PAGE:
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Finance chiefs to skip Tokyo meetings (2)

(China Daily)

08:11, October 11, 2012

"There might be multiple reasons for the officials' absence," said Xu Hongcai, deputy director of the Information Department of the China Center for International Economic Exchanges.

"It's not necessarily to boycott the trip to Japan, and China absolutely has no reason to abandon the current role it plays in the IMF.

"The deputy governor and vice-minister can also represent China and will perform their duties in pushing forward reforms of the international financial system, as well as expressing China's stance in dealing with the current global economic turmoil," Xu said.

Every year, the annual meetings of the IMF and the World Bank bring together central bank governors, finance ministers and senior company executives from more than 180 member economies.

It has been customary for senior Chinese finance officials to attend the meetings and take part in discussions there about the global economy.

Last year, many people paid attention to the meetings to see if China would offer to help the eurozone overcome its debt troubles. In 2010, the meetings resulted in China obtaining a greater portion of the IMF's quota subscriptions, which determine its voting power in the organization and have a bearing on its access to the fund's financial resources.

The change brought China's quota subscriptions from being equal to 3.994 percent of the total subscriptions to 6.39 percent, giving it the third-largest portion among member economies.

Zhou and Xie's absence this year came after China's four biggest State-owned banks — Industrial and Commercial Bank of China Ltd, China Construction Bank Corp, Bank of China Ltd and Agricultural Bank of China Ltd — decided to not send representatives to the Tokyo meetings.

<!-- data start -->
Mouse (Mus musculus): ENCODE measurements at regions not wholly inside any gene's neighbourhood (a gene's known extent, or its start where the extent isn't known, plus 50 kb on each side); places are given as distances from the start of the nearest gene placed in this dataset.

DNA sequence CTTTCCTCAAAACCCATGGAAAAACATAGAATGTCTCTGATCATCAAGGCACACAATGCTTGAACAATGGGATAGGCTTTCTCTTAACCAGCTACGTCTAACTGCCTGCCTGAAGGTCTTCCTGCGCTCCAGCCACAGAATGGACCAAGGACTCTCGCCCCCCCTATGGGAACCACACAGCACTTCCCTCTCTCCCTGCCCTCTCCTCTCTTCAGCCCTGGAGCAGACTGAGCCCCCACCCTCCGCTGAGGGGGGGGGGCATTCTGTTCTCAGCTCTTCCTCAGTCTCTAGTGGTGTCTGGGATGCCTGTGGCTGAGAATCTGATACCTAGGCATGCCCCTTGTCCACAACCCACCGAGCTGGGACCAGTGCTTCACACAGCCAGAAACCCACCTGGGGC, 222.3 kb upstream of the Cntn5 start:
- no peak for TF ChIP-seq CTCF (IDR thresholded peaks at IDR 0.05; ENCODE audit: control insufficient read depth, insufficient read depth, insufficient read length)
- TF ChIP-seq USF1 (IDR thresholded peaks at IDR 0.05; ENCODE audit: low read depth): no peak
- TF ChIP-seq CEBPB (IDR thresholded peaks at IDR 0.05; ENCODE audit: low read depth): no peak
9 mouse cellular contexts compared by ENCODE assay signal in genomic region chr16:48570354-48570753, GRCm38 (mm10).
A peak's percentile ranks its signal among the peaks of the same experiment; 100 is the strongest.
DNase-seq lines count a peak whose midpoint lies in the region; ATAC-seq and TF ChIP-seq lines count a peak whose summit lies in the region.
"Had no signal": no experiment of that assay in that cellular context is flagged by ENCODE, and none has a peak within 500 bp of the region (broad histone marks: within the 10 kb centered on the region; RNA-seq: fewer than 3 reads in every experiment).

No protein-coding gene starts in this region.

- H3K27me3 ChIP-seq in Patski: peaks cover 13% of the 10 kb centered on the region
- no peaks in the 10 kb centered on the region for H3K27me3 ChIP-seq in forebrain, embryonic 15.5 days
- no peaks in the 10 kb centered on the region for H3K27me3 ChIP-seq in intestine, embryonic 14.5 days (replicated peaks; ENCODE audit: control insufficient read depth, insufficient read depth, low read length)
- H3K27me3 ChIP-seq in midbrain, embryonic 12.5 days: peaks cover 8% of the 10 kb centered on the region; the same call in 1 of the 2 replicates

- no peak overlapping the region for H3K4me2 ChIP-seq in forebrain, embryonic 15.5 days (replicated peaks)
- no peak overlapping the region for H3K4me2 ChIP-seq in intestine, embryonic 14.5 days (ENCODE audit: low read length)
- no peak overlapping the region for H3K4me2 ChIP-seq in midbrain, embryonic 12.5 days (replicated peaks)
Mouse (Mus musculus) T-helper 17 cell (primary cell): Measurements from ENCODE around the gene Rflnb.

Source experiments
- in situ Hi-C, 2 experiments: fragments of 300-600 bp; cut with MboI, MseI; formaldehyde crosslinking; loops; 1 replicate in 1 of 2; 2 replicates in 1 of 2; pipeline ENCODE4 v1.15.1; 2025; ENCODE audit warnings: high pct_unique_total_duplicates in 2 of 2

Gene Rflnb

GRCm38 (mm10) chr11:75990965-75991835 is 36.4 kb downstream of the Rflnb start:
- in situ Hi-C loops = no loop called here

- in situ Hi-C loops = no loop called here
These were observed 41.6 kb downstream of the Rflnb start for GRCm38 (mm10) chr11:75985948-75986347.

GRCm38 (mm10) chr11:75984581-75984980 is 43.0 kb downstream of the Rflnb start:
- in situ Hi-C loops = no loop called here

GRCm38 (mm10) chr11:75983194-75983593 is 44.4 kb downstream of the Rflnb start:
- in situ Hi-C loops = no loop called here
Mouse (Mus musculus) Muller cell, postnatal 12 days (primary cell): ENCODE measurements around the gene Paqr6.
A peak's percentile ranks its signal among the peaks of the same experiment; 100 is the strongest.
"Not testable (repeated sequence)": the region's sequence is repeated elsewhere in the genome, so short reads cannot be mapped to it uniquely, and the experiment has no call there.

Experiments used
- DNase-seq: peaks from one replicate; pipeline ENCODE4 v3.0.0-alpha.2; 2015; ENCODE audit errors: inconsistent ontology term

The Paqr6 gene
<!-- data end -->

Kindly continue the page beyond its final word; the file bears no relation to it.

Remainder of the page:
The move was widely seen as the latest sign that the worsening tension between China and Japan was spreading to the countries' economic relations. Last month, street protests broke out in Chinese cities after Tokyo "purchased" several of the Diaoyu Islands, which are part of China's territory.

The dispute, which also led to attacks on Japanese-owned factories and stores in China, has already affected trade matters and threatened to undermine the shaky economic recovery Japan has undergone since being struck by a tsunami and nuclear disaster last year.

The number of Japanese cars sold in China plunged in September. Toyota Motor Corp reported it sold 44,100 new vehicles in the country that month, down 49 percent year-on-year. Honda Motor Co Ltd said it sold 33,931 vehicles in September, 41 percent fewer than in the same month a year ago.

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